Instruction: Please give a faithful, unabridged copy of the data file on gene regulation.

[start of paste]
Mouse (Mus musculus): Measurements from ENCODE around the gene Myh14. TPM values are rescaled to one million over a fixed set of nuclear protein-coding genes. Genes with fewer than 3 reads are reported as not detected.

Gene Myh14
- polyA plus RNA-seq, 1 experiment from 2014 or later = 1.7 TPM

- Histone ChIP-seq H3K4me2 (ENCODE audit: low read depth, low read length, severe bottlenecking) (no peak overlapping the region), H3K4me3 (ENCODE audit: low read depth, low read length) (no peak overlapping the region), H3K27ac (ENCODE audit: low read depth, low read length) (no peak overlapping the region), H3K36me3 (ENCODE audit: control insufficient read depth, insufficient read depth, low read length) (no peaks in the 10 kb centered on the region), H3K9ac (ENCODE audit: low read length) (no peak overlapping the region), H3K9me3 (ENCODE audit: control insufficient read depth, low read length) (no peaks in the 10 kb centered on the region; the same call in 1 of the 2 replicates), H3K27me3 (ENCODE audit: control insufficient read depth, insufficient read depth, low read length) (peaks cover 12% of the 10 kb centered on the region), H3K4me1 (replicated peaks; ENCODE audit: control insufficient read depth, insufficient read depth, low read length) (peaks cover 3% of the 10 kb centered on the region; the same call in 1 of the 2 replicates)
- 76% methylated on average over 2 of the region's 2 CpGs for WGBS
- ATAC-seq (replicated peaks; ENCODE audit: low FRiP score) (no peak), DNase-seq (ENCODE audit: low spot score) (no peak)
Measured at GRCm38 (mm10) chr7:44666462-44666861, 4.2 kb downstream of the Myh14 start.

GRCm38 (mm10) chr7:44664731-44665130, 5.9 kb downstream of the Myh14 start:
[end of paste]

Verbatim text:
Mouse (Mus musculus): Measurements from ENCODE around the gene Myh14. TPM values are rescaled to one million over a fixed set of nuclear protein-coding genes. Genes with fewer than 3 reads are reported as not detected.

Gene Myh14
- polyA plus RNA-seq, 1 experiment from 2014 or later = 1.7 TPM

- Histone ChIP-seq H3K4me2 (ENCODE audit: low read depth, low read length, severe bottlenecking) (no peak overlapping the region), H3K4me3 (ENCODE audit: low read depth, low read length) (no peak overlapping the region), H3K27ac (ENCODE audit: low read depth, low read length) (no peak overlapping the region), H3K36me3 (ENCODE audit: control insufficient read depth, insufficient read depth, low read length) (no peaks in the 10 kb centered on the region), H3K9ac (ENCODE audit: low read length) (no peak overlapping the region), H3K9me3 (ENCODE audit: control insufficient read depth, low read length) (no peaks in the 10 kb centered on the region; the same call in 1 of the 2 replicates), H3K27me3 (ENCODE audit: control insufficient read depth, insufficient read depth, low read length) (peaks cover 12% of the 10 kb centered on the region), H3K4me1 (replicated peaks; ENCODE audit: control insufficient read depth, insufficient read depth, low read length) (peaks cover 3% of the 10 kb centered on the region; the same call in 1 of the 2 replicates)
- 76% methylated on average over 2 of the region's 2 CpGs for WGBS
- ATAC-seq (replicated peaks; ENCODE audit: low FRiP score) (no peak), DNase-seq (ENCODE audit: low spot score) (no peak)
Measured at GRCm38 (mm10) chr7:44666462-44666861, 4.2 kb downstream of the Myh14 start.

GRCm38 (mm10) chr7:44664731-44665130, 5.9 kb downstream of the Myh14 start: